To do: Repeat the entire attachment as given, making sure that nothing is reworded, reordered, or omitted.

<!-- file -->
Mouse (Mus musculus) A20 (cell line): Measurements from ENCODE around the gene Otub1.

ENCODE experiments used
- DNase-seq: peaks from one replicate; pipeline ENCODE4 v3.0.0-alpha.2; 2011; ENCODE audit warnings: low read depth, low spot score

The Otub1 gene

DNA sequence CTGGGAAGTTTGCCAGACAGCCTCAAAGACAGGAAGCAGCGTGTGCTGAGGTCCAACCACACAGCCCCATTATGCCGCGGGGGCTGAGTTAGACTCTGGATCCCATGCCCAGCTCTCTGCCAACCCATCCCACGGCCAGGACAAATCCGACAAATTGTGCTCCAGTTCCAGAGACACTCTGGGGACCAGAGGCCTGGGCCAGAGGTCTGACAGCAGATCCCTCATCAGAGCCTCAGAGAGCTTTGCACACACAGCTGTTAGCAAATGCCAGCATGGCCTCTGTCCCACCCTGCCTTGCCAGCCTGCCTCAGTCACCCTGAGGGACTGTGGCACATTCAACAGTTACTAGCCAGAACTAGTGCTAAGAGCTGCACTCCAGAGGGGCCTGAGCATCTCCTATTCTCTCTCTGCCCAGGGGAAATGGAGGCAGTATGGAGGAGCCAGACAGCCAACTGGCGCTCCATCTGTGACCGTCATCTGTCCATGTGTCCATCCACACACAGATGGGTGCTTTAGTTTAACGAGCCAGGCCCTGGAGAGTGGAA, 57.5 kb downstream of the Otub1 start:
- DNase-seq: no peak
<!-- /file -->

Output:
Mouse (Mus musculus) A20 (cell line): Measurements from ENCODE around the gene Otub1.

ENCODE experiments used
- DNase-seq: peaks from one replicate; pipeline ENCODE4 v3.0.0-alpha.2; 2011; ENCODE audit warnings: low read depth, low spot score

The Otub1 gene

DNA sequence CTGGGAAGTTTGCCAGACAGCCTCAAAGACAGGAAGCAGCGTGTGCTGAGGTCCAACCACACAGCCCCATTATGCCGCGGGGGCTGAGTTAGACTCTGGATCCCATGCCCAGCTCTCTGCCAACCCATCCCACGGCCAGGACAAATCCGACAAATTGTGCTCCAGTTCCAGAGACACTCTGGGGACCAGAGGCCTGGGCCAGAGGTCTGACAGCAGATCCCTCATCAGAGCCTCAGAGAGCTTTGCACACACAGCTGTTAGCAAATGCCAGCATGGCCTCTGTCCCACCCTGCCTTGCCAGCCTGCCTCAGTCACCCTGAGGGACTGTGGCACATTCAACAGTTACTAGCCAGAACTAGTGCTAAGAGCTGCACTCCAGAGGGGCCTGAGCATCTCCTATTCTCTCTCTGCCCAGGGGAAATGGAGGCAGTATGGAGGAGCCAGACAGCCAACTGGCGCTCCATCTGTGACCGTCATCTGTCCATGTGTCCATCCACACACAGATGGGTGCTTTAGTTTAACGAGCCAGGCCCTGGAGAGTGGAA, 57.5 kb downstream of the Otub1 start:
- DNase-seq: no peak